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Drug addicts in Pakistan increasing because of govt apathy

Source Manpreet Romana for The New York Times

DRUG USE HAS BECOME a severe problem not only in Pakistan, but all around the world. In Pakistan, there are currently more than six million drug users, and out of these, 4 million are drug addicts, according to a survey conducted in 2013. Sadly enough, this number keeps on growing, and as of right now, there appears to be no light at the end of the tunnel.

Research indicates that most of the drug users belong from the lower-income class, which means they do not have access to high quality or even medium-level education. Awareness and literacy are indirectly proportional to people who use drugs. If people do not have access to good schools and the education systems, they cannot gauge the disadvantages of using drugs. The only effects they can measure and respond to is by looking at the example of their peers.

Few people out of a community are smart and intelligent enough to not indulge in these activities because they have seen how drugs have affected their peers, but not everyone is of the same mindset. Moreover, drug users are not aware of the effects that it can have on their health. The addicts seeking help are oblivious to the resources available.

Another factor attributed to the increased number of users is the ease of access. Various documentaries show that children as young as seven years of age can easily get their hands on cigarettes, marijuana, cannabis etc. in the street. The drug dealers can be found at random corners with ease. Without sufficient recreational activities, kids are bound to resort to such idiocies.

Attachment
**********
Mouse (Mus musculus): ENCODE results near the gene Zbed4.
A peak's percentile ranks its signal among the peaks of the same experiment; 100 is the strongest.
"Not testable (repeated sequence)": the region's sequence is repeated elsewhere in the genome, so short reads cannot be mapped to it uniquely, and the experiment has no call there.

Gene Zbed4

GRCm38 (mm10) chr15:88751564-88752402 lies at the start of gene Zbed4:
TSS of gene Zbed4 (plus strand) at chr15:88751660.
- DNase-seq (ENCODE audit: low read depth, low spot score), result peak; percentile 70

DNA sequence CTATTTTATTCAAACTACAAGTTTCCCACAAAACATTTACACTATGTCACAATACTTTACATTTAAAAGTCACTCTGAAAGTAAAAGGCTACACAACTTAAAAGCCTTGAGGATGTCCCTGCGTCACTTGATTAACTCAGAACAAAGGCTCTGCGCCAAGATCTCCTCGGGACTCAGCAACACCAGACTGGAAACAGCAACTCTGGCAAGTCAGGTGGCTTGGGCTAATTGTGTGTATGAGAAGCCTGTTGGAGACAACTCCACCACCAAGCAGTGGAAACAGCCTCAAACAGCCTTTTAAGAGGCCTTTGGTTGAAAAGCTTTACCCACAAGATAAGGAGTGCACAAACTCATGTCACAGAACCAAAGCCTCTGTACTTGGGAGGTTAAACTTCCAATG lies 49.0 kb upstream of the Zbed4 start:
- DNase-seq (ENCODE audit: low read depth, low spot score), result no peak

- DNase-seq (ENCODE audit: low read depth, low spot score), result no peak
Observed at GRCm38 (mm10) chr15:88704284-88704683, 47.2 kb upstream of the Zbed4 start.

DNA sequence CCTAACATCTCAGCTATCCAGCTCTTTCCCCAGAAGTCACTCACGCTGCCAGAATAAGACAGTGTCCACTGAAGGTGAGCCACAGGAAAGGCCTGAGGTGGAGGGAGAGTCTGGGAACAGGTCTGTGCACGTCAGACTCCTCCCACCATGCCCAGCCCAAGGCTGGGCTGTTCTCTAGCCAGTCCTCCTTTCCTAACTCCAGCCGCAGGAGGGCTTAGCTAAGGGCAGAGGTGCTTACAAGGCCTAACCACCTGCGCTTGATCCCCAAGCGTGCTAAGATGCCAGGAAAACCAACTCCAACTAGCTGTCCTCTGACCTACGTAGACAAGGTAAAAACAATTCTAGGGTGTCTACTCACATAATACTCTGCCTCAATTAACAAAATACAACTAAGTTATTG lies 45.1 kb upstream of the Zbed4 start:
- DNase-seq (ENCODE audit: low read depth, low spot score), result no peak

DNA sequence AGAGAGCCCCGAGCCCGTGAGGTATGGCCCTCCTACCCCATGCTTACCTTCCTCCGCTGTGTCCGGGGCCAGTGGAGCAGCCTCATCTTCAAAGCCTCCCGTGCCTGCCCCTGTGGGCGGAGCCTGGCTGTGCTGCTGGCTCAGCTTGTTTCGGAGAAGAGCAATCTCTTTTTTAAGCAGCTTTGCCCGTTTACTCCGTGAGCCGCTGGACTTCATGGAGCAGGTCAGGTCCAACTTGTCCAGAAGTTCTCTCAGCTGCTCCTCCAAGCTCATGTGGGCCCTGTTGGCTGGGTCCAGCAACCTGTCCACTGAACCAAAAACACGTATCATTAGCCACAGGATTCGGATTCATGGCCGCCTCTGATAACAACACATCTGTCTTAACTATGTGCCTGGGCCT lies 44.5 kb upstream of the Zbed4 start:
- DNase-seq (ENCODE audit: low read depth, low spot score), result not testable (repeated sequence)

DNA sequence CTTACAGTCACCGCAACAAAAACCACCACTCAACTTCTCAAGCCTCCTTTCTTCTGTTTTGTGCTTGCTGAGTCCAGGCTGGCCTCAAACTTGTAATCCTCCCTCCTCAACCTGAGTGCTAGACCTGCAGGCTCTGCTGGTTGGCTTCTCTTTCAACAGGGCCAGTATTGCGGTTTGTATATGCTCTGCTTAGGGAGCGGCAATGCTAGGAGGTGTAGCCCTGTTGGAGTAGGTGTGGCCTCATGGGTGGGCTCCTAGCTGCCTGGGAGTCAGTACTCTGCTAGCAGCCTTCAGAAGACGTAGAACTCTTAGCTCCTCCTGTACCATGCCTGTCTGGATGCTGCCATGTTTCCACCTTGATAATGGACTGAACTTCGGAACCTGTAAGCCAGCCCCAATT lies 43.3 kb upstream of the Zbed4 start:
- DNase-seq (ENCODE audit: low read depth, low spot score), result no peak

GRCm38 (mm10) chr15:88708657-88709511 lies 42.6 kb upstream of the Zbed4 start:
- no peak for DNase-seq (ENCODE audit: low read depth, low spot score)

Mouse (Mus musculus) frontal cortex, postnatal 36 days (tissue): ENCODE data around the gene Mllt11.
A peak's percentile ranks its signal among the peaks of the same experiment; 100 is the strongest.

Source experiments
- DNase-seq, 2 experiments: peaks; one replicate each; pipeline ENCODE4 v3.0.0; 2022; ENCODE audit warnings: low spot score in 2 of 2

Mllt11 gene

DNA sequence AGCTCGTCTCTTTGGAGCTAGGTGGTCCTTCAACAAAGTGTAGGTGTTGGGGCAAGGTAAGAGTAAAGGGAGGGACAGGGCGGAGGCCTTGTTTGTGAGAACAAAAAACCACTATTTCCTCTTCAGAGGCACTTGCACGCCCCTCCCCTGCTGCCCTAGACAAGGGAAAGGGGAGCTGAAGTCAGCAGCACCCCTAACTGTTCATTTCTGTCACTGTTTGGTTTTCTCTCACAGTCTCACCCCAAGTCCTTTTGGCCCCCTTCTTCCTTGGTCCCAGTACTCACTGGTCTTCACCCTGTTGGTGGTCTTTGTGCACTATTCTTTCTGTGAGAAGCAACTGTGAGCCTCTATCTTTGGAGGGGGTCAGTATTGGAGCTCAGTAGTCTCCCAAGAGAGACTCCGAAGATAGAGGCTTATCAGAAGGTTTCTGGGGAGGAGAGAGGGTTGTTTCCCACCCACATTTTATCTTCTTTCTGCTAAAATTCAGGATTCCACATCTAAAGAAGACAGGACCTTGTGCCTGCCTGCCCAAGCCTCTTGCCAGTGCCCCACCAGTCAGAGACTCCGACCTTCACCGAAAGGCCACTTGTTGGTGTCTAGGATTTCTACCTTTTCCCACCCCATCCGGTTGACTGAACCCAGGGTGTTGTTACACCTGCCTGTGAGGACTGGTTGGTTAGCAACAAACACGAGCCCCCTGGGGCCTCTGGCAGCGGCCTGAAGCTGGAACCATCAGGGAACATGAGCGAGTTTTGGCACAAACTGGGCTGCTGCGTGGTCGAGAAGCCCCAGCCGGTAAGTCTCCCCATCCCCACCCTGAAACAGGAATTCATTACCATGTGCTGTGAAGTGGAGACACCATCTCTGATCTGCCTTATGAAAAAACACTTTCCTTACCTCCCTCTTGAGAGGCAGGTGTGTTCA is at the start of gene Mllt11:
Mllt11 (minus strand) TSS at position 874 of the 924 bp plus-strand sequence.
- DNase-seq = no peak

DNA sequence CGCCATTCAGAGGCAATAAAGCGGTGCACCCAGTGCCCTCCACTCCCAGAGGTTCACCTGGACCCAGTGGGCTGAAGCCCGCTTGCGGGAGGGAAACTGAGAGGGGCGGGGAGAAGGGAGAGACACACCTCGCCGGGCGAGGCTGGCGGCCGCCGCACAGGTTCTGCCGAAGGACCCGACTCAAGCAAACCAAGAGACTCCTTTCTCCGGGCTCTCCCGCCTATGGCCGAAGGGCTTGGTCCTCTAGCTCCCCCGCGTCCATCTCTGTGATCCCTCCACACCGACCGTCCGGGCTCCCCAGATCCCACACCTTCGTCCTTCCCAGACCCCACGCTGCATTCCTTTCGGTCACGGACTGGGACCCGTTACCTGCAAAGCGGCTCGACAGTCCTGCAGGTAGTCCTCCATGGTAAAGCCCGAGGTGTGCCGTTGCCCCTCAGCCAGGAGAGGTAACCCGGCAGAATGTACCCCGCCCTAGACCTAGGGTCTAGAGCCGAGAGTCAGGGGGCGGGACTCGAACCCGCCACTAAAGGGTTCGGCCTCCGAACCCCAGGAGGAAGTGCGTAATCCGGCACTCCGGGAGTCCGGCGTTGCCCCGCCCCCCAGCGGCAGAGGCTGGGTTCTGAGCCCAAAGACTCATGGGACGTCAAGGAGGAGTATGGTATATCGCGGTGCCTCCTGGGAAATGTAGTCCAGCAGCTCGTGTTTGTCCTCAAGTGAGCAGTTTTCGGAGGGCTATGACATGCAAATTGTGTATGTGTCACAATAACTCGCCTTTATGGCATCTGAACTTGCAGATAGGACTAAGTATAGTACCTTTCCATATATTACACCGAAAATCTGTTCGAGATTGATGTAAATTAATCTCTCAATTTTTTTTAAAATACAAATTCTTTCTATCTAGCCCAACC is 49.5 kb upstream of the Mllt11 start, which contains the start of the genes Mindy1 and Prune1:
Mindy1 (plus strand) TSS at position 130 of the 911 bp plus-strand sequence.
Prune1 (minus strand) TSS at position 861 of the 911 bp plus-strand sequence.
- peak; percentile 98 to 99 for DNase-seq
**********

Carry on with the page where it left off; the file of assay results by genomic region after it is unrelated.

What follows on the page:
Furthermore, with a lack of government funding, resources for the anti-narcotics agencies, it has become increasingly difficult to curb this growing trend. There are hardly any rehabilitation centers by the government. According to the United Nations (UN), less than 1% of the Pakistanis have access to rehabilitation centers, and that too is owned privately. This is another reason why addicts hesitate in getting help because it is expensive.

Referring to the Philippines, the police have been able to ward off drug use with an effective imposition of the rule of law. The police forces were given adequate funds, resources, training with a special emphasis on reducing corruption, only then the forces were able to achieve their goals.

However, we must keep in mind that Philippines erupted in rebellion following a strict imposition of rule of law. To counter the drug problem in Pakistan, the primary responsibility lies with the government. The only solution is to engage in large scale awareness, improve literacy levels, fight off corruption in police institutions, and allocate adequate funding and training in this sector. The government must also build enough rehabilitation centers to help out those in dire need of help but are unable to seek reprieve due to financial constraints.

Article by: Mishaal Ashraf

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